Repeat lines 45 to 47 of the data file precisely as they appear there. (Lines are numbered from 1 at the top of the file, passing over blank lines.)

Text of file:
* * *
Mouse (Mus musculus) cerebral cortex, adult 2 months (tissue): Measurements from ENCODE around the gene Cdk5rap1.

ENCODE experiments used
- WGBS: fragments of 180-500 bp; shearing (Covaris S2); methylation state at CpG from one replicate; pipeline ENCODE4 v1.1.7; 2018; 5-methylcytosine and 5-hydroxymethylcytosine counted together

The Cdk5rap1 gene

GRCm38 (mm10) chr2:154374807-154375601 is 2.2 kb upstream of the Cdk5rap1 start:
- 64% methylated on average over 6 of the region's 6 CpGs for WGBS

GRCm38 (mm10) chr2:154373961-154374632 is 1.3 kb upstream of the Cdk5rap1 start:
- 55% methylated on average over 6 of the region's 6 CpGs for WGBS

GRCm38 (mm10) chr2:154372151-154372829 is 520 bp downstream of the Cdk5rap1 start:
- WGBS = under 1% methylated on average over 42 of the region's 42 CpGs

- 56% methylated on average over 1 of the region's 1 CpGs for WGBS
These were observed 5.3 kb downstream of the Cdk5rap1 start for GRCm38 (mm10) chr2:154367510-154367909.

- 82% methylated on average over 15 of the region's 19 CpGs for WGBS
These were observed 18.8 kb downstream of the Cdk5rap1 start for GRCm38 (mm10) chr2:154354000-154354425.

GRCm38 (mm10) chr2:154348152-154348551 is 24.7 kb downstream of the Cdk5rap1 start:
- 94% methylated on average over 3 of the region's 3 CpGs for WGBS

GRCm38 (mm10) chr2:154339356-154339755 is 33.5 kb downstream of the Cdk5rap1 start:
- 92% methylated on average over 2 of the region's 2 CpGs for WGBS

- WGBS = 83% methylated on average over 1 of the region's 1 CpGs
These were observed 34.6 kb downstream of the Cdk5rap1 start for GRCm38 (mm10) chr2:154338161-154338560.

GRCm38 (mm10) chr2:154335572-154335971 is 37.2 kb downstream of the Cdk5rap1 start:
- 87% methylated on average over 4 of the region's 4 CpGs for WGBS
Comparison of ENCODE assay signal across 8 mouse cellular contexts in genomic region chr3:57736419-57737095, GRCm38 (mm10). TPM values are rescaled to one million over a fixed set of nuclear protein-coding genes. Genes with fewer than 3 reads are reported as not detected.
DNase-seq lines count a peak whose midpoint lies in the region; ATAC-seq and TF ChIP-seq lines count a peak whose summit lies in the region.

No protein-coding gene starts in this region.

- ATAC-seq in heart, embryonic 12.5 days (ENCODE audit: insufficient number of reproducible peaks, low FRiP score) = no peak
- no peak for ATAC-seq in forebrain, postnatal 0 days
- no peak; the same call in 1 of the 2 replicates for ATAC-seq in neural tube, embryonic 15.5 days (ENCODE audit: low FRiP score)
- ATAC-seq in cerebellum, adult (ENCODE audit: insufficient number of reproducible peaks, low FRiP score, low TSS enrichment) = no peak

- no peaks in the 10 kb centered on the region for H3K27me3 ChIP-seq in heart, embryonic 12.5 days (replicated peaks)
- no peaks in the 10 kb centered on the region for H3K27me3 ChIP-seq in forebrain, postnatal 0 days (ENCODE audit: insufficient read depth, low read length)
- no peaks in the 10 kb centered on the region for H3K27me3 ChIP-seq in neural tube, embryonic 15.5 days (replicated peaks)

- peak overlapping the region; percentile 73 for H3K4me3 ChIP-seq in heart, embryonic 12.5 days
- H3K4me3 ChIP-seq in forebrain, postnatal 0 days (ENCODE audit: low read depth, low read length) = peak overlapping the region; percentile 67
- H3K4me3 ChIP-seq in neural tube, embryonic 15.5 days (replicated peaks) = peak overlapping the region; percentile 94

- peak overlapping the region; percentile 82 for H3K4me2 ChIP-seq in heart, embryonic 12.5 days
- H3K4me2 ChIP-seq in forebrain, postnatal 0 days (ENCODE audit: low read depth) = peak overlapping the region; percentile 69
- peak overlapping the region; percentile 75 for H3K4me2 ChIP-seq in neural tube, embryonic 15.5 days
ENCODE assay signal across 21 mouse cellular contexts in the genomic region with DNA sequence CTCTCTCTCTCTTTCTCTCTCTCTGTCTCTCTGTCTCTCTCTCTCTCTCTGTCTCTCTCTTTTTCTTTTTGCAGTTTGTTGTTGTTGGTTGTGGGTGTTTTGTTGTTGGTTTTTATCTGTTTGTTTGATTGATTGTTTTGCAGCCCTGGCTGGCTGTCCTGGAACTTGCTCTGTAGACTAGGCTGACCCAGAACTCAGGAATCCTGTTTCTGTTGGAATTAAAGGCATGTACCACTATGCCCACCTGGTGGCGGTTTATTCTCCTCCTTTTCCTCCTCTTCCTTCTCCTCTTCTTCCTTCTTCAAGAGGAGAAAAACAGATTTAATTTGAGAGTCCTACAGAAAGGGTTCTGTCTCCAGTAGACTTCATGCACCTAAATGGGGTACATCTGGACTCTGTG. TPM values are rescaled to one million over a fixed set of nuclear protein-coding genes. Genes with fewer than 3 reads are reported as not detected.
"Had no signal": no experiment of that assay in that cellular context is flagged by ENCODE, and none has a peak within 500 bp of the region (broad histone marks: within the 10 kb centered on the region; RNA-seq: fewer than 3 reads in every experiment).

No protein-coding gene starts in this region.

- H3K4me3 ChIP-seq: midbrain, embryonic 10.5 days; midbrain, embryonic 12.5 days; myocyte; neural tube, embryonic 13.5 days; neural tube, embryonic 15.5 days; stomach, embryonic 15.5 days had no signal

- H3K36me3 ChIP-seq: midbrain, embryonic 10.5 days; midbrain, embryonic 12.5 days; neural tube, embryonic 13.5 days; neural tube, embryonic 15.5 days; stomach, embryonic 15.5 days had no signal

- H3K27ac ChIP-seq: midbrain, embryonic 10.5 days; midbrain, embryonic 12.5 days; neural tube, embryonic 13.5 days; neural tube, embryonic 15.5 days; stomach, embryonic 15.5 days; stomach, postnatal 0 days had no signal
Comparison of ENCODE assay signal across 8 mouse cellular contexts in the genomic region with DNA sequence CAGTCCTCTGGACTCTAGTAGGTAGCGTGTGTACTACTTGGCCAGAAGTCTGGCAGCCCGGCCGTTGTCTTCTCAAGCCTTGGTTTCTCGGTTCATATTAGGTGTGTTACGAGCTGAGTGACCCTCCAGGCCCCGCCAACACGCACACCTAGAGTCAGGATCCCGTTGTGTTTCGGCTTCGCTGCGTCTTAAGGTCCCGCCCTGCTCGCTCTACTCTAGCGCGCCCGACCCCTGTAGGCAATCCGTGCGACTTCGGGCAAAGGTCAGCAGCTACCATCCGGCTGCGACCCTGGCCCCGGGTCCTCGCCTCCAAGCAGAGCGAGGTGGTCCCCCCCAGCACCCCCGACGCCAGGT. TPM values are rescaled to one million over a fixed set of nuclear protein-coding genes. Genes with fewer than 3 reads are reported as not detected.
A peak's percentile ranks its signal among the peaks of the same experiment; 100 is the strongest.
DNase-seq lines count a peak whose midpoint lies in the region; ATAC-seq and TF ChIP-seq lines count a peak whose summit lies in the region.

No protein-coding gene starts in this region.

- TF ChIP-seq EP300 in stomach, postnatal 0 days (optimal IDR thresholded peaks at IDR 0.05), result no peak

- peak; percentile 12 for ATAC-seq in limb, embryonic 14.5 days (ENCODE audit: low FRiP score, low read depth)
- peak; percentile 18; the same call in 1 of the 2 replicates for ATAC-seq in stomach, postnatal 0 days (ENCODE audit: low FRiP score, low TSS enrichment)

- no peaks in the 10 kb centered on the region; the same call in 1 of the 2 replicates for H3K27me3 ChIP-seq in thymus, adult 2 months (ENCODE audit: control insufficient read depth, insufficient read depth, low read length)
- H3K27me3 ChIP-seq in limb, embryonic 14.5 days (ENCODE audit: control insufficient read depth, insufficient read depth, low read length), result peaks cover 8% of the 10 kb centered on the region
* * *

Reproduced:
Comparison of ENCODE assay signal across 8 mouse cellular contexts in the genomic region with DNA sequence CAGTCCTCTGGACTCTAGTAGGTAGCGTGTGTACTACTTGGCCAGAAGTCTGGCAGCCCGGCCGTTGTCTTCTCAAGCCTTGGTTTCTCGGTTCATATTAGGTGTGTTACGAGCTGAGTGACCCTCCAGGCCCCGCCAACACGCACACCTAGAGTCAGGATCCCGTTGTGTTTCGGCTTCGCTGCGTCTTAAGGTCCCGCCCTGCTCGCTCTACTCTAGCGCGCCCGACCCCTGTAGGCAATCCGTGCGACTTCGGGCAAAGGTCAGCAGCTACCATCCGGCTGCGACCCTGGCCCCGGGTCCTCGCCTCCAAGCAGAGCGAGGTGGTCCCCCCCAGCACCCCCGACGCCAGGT. TPM values are rescaled to one million over a fixed set of nuclear protein-coding genes. Genes with fewer than 3 reads are reported as not detected.
A peak's percentile ranks its signal among the peaks of the same experiment; 100 is the strongest.
DNase-seq lines count a peak whose midpoint lies in the region; ATAC-seq and TF ChIP-seq lines count a peak whose summit lies in the region.